Wisdom, sapientia, embraces all the other gifts; it means having the insight and capacity to place the spiritual above the material and transient and to see into the life of things. Understanding, intellectus, suggests the disciplined training of a Christian mind to think as God thinks, pursue truth as it is taught us by the Spirit of Truth, see through falsehood and illusion. Counsel, consilium, is right judgment or discernment to know right from wrong and make and follow the choice to live by what is good and true. Courage, fortitudo, is the overcoming of fear and evil and embracing risk to follow the way of Jesus Christ and publicly stand up for it. It is the virtue that emanates from a mind that is single-focused, set only on doing the will of the Father as Jesus obeyed him in his life and death. Knowledge, scientia, is one outcome of the second gift of understanding as the believer begins to grasp the meaning of God, not as the accumulation of information or doctrinal grasp, but as an aspect of Christian formation whereby we make the good choices of loving God and our neighbour.
Piety, pietas, is not simply ‘spirituality’, but rather the respecting and honouring the sources of our life and health: our parents, teachers and the church who together have shaped us, the public institutions to which we owe gratitude and loyalty, above all God himself whom we reverence as the author and giver of all good things. Finally, the fear of the Lord, timor Domini, stands for the gift of wonderment and adoration as we become ever more aware of the glory and majesty of God. The fear of the Lord teaches us that God is the perfection of all we long for: perfect knowledge, goodness, power, and love. Thomas Aquinas says this is not being afraid of punishment but rather a child’s fear of displeasing the parent they love. The Hebrew Bible says that ‘the fear of the Lord is the beginning of wisdom’, so it brings us full circle to that first and all-embracing gift of wisdom.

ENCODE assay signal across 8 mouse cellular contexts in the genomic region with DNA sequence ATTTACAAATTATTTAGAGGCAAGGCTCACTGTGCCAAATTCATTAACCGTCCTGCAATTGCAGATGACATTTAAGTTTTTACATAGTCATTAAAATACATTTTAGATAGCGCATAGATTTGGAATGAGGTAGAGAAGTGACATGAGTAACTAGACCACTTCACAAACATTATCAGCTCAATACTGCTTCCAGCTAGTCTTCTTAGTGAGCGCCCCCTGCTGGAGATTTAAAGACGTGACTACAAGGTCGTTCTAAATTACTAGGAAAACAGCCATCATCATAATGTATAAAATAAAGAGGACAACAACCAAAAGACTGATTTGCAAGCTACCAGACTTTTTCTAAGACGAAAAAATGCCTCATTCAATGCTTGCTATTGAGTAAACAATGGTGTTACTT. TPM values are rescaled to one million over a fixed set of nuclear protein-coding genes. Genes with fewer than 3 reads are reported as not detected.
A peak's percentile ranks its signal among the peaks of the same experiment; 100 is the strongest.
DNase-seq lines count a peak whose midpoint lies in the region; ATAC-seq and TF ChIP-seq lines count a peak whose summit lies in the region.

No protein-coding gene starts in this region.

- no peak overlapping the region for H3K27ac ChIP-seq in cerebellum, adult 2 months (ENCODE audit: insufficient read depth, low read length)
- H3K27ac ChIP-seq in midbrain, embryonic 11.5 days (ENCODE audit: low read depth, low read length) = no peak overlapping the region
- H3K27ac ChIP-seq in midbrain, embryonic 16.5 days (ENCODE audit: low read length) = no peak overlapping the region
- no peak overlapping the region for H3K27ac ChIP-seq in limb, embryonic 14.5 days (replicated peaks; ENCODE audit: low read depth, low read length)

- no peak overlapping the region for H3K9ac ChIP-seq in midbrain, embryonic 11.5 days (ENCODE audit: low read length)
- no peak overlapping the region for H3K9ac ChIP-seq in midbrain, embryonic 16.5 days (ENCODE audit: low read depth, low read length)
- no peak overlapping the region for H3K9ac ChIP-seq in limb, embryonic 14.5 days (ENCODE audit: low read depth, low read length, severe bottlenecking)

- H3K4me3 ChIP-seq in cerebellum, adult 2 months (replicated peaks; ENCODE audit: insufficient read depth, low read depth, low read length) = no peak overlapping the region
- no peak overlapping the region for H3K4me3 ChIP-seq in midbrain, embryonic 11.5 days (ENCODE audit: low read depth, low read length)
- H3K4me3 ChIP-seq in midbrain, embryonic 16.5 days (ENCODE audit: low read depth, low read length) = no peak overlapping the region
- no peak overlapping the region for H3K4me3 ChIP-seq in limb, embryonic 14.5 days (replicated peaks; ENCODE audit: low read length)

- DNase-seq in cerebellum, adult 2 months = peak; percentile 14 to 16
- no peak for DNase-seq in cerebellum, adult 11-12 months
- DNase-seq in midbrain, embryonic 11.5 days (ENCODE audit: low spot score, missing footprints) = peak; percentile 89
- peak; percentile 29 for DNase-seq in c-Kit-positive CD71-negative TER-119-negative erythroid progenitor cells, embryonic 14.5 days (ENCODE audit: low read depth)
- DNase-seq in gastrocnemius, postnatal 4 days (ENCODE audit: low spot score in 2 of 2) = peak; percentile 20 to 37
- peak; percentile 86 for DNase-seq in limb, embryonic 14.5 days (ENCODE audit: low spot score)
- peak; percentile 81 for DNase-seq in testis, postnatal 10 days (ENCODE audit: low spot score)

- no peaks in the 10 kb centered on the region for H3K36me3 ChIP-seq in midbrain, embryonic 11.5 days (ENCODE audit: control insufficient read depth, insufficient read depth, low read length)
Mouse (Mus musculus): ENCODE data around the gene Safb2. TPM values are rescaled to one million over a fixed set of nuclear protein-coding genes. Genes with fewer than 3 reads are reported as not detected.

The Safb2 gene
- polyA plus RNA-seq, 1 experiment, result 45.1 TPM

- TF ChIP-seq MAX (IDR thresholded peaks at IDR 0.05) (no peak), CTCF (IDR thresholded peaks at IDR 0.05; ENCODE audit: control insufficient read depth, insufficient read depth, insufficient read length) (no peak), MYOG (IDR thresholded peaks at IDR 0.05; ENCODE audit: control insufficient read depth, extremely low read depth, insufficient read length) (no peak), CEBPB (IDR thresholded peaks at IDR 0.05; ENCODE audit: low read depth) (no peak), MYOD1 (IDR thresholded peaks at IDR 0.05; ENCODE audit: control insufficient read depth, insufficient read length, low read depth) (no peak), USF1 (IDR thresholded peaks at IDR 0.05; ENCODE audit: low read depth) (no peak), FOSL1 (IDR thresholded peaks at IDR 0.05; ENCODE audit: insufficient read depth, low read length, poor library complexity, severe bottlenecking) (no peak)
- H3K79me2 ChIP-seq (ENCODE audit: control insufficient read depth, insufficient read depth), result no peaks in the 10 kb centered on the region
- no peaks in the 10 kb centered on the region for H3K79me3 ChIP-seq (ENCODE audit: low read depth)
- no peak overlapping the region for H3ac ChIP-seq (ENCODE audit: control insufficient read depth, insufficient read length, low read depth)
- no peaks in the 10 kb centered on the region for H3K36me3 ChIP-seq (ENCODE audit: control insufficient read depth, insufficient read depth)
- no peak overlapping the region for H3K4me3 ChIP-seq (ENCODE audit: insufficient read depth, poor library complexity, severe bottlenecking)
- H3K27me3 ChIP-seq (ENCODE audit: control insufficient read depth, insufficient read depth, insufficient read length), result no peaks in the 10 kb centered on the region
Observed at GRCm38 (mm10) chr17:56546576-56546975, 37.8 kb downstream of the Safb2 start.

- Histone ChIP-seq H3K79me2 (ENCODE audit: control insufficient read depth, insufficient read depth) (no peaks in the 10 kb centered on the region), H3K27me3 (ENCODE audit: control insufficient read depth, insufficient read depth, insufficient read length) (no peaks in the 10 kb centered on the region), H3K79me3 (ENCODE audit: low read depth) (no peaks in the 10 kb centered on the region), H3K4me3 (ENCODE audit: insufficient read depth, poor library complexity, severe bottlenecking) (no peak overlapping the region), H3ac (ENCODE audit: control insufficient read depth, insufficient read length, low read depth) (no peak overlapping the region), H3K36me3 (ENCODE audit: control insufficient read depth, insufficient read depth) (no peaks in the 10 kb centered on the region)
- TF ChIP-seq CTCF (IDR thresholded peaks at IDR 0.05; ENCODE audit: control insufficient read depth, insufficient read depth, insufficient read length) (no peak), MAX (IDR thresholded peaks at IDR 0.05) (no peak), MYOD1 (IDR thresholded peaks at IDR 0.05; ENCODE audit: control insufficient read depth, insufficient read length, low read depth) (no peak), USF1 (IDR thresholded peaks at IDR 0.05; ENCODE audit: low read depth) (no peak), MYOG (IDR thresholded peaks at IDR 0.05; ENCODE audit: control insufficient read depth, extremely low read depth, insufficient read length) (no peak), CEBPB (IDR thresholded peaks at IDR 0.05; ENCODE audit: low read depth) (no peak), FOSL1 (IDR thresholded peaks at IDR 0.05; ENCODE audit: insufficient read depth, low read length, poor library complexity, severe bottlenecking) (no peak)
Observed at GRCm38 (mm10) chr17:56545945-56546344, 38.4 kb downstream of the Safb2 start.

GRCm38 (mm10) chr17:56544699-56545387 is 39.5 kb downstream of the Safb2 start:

All this, says Isaiah, is true of the promised anointed king, the messianic ruler who will judge the poor with righteousness and decide with equity for the meek of the earth, in whose days the lion will lie down with the lamb, and children will play safely over an adder’s den, when nothing will hurt or destroy on all God’s holy mountain for the earth shall be full of the knowledge of the Lord as the waters cover the sea. We cherish these promises and live by the hope they set before us, and are right to think of the reign of Jesus our risen and glorious Lord whose kingship we have celebrated in the days of Ascension and whose just and gentle rule we long for when we pray ‘thy kingdom come!’ And come it will, be it soon, be it late. We wait for it, we long for it, and because of it, we are always ready to give an answer for the hope that is within us.